In fact, 60,000 Lake Chad residents were told be gone by Monday, according to a statement released by the governor of Diffa. Todd Nettleton, a spokesman for the Voice of the Martyrs USA, says, “This governor is taking the threat very seriously, not putting a lot of confidence in the ability of the Niger military to respond or to keep them [Boko Haram] away.”
The danger? Location. “It’s a very strategic point because it’s close to all of those countries in the middle of the lake there. So, if they control those islands, or if they have a haven on those islands, they potentially could launch attacks into any of those countries.” Lake Chad sits in Central Africa, connecting Niger, Nigeria, Chad, and Cameroon.
Boko Haram/ISWAP may also be responding to a shift in the political climate in Nigeria, Nettleton observes. First, there have been significant military victories by a four-country coalition in winning back territory from the terrorist group in northern Nigeria.
Second, “A new president has just been elected in Nigeria. He has made dealing with Boko Haram one of his top campaign promises. He will be inaugurated on May 29.” President-elect Muhammadu Buhari was a military strongman who orchestrated a coup d’état in 1983. Because of that, Nettleton says, “I think there’s the potential that they could be forced out of Nigeria and could be looking for a fallback position including these islands in Lake Chad, including some of these surrounding nations as well. It will be very interesting to see what happens militarily once the new president takes power in Nigeria.”
Already, Boko Haram/ISWAP has been testing the boundaries. In recent months, Nigerien towns on the border with Nigeria have been rocked by multiple attacks by the Boko Haram militant group. The country has also absorbed nearly 87,000 refugees since 2013, further stretching resources that are already in limited supply.
Nettleton lays out some of their concerns regarding Niger. While it’s not a place with a long history of persecution, activity has been growing. You may remember back in January 2015, Islamic protestors rioted in solidarity with the Islamists who claimed responsibility for the Charlie Hebdo attack in Paris. The satirical magazine had published a cartoon depicting the Prophet Mohammad. Islamists connected to the Yemen cell of al-Qaeda attacked the offices and killed most of the staff. The subsequent outrage about the cartoon spread to Russia, Niger, and Pakistan, as well as to other nations with large Muslim populations.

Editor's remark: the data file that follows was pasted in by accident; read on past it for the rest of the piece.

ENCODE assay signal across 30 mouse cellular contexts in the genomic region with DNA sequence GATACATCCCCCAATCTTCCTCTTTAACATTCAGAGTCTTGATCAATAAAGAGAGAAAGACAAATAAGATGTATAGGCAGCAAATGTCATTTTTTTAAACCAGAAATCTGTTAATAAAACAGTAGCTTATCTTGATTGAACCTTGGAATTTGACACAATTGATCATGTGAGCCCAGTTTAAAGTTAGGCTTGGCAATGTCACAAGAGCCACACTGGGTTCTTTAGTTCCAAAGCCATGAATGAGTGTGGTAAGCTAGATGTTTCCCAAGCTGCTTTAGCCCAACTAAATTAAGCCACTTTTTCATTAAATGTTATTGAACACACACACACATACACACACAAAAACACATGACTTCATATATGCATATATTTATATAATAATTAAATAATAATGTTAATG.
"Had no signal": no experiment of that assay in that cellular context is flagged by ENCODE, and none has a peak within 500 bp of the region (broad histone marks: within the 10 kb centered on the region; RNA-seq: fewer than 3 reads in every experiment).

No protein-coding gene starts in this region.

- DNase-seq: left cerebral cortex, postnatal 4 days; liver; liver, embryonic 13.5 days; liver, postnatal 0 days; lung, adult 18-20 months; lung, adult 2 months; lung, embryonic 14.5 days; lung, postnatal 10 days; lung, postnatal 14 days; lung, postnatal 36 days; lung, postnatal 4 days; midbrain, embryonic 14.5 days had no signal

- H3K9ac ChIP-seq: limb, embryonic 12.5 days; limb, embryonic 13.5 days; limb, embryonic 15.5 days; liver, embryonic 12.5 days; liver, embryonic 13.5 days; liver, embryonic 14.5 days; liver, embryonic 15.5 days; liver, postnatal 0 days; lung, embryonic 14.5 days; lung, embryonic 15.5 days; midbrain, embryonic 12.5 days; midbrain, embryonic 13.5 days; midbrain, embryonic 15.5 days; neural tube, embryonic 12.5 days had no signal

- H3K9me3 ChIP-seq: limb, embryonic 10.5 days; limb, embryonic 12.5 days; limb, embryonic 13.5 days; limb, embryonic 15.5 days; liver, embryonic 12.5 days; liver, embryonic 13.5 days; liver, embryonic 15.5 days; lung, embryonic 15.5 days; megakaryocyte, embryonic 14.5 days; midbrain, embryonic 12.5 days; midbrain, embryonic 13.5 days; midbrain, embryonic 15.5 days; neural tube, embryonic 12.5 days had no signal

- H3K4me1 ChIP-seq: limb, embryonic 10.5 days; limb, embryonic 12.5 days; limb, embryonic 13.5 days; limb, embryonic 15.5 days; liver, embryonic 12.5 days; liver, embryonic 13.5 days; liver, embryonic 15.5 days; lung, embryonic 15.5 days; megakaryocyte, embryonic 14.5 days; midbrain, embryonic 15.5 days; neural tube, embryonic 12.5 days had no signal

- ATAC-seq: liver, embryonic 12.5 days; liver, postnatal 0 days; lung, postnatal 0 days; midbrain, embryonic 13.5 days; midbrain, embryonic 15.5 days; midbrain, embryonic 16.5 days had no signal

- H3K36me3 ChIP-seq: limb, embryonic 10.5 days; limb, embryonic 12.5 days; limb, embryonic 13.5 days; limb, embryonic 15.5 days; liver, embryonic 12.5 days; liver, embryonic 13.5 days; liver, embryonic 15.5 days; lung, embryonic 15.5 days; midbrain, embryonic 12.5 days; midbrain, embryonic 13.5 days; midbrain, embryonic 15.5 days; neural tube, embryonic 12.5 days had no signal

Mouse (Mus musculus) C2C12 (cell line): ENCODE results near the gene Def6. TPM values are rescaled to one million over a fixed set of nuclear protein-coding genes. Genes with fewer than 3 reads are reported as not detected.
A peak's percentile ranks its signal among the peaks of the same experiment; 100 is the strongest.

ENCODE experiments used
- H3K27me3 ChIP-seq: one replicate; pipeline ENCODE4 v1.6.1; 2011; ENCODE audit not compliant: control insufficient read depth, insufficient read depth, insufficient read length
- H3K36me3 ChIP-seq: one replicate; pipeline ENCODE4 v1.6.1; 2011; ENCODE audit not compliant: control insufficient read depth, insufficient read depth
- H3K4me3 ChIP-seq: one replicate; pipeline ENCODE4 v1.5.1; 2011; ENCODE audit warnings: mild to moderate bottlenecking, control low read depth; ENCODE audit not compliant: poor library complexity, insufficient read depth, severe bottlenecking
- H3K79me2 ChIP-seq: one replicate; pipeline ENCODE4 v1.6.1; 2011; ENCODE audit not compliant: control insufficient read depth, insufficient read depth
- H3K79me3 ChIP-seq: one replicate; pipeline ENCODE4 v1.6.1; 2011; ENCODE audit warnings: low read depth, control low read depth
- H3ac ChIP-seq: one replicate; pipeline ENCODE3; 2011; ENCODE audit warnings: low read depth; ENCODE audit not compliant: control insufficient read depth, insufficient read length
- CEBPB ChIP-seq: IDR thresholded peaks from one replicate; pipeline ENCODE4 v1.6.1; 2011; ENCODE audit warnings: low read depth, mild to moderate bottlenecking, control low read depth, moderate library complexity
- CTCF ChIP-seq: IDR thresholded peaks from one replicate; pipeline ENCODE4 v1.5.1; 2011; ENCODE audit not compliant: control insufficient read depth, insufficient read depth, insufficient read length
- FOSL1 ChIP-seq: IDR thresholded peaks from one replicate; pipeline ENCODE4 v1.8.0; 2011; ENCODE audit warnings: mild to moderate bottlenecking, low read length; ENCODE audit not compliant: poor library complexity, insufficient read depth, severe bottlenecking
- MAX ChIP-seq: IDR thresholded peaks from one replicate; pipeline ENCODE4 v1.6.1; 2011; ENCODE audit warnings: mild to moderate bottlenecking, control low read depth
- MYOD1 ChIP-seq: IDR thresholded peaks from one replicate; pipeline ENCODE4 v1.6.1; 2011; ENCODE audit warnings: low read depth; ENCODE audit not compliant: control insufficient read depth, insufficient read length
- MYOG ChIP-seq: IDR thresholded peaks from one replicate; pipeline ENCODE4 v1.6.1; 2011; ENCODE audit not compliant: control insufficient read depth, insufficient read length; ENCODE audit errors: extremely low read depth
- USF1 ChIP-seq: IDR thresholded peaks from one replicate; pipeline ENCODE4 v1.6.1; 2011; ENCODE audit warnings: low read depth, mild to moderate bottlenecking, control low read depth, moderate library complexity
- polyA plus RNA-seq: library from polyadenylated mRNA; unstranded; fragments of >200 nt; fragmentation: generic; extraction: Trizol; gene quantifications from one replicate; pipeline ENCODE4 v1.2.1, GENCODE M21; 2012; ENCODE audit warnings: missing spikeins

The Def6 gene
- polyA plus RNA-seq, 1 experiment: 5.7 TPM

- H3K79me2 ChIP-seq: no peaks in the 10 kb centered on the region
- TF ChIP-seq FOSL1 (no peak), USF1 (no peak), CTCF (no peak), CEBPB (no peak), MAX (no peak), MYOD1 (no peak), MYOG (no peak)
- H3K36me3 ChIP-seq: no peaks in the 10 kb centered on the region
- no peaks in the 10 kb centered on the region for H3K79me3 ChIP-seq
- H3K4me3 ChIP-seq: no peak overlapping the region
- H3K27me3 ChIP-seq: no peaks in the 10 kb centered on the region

When the smoke finally cleared after two days of mob violence in Niger, more than 45 churches, homes, and other Christian property had been looted and burned. The problem: nobody knows if that will continue on under the encouragement of Boko Haram/ISWAP’s encroaching ideology. “Christians are sort of in their target group, even if they’re not the main target. So, if there are Christians on these islands, they certainly would know that if Boko Haram takes over, it would not be good for them,” explains Nettleton.
Yet, Nigerien Christians have already proven they are hardy. “Attacks happened, and the next day, Christians gathered in their churches–some of them still smoldering, some of them burned, without a roof. They gathered for worship and prayer, kind of sending a signal: ‘We’re not going to be intimidated. We’re not going to stop.'”
Since the future is tenuous, Nettleton urges you to “pray that they’ll respond with courage, but also that they’ll respond with forgiveness and Christ-likeness in a very difficult situation.”